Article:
Anglerfish mating looks like deep-sea nightmare in rare video

Watch the first-ever footage of anglerfish engaged in their violently gruesome mating ritual. "It was really a shocker for me," one scientist says of the footage.

Bonnie Burton profile photo
Bonnie Burton profile photo
Bonnie Burton
Journalist Bonnie Burton writes about movies, TV shows, comics, science and robots. She is the author of the books Live or Die: Survival Hacks, Wizarding World: Movie Magic Amazing Artifacts, The Star Wars Craft Book, Girls Against Girls, Draw Star Wars, Planets in Peril and more! E-mail Bonnie.
Bonnie Burton
2 min read

Anglerfish aren't the prettiest creatures. Their large heads, beady little eyes, fang-like teeth and long, bioluminescent whisker-like filaments make them look more like space monsters than something dwelling in the deepest part of the sea.

Now, thanks to wildlife filmmakers Kirsten and Joachim Jakobsen, you can see the first footage of the Caulophryne jordani species engaged in their bizarre mating ritual.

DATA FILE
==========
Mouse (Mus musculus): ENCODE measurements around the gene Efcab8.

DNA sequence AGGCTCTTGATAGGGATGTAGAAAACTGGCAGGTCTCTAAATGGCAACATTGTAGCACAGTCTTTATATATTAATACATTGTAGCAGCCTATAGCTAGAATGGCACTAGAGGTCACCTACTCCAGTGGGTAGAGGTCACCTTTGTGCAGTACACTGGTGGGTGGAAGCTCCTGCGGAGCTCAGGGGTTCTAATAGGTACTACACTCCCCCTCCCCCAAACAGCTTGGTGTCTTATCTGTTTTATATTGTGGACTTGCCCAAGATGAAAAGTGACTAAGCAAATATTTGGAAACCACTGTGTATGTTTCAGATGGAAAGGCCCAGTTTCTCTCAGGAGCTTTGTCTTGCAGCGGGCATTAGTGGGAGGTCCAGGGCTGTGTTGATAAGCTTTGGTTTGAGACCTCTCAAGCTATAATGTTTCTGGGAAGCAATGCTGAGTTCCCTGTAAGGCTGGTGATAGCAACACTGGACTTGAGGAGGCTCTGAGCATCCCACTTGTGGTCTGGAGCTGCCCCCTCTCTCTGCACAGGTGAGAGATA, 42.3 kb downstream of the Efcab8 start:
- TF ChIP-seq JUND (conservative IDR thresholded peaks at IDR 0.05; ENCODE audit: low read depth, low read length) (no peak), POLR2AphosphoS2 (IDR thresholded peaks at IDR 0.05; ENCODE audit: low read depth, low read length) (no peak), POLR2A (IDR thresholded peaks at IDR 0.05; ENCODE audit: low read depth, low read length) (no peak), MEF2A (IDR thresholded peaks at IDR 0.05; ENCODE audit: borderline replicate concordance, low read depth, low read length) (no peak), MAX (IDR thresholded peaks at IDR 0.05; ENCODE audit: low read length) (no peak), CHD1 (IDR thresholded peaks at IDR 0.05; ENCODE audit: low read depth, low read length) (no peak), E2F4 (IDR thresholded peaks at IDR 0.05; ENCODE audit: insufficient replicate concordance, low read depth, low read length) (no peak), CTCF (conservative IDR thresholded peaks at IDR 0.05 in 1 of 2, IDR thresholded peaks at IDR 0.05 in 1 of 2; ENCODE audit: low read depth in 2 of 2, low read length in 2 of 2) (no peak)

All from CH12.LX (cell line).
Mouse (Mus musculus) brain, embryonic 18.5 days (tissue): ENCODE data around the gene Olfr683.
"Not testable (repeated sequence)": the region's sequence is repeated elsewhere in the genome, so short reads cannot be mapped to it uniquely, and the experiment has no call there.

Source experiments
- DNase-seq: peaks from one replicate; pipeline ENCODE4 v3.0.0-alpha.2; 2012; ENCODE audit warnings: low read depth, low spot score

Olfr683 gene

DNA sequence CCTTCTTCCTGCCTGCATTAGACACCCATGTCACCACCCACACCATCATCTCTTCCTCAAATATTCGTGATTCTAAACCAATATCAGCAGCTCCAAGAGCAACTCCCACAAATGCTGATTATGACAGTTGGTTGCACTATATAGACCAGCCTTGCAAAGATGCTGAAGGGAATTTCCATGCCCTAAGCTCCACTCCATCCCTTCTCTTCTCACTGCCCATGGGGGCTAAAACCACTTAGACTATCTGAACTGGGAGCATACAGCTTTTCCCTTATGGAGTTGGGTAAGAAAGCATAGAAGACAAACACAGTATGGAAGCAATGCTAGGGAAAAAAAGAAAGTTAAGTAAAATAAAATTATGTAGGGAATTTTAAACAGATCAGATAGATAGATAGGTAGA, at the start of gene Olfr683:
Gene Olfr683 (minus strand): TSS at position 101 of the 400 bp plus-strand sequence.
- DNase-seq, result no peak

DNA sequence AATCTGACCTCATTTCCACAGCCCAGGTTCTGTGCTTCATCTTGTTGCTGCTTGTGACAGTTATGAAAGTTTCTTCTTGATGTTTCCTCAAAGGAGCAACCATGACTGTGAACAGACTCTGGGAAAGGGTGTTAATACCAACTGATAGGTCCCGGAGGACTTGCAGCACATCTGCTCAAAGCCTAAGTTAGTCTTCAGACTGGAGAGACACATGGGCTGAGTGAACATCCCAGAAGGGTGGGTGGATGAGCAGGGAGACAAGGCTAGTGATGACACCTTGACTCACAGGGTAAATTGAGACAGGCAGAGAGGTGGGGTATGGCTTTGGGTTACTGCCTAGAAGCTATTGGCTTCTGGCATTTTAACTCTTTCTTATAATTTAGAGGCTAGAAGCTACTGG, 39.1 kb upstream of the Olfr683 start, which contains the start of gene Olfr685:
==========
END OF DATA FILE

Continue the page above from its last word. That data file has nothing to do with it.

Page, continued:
The husband-wife team was traveling near Portugal's Azores Islands on behalf of the Rebikoff-Niggeler Foundation research group when they filmed their video at depth of 2,600 feet (about 792 meters) back in August 2016. It was released to the public for the first time Thursday.

The footage shows a male and female anglerfish performing what biologists refer to as "sexual parasitism." This is when a male anglerfish bites onto the underbelly of the female fish, permanently fusing with her tissue. 

The male gets nutrients from the female's circulatory system while the female is rewarded with sperm from the male during her spawning cycle.

The Jakobsens sent their footage to Ted Pietsch, a professor emeritus in the School of Aquatic and Fishery Sciences at University of Washington in Seattle. 

Considering that most of what scientists know of anglerfish comes from dead specimens, this is quite the discovery, as Pietsch confirmed after seeing the video. 

"I've been studying these [animals] for most of my life and I've never seen anything like it," Pietsch told Science Magazine, which first shared the footage. "You can see how rare and important this discovery is. It was really a shocker for me."

The remarkable footage is a treat for scientists (and marine-biology enthusiasts) who've never before seen anglerfish going at it in their natural environment. And yes, the video is safe for work. 

Bizarre sea creatures pose in pictures

See all photos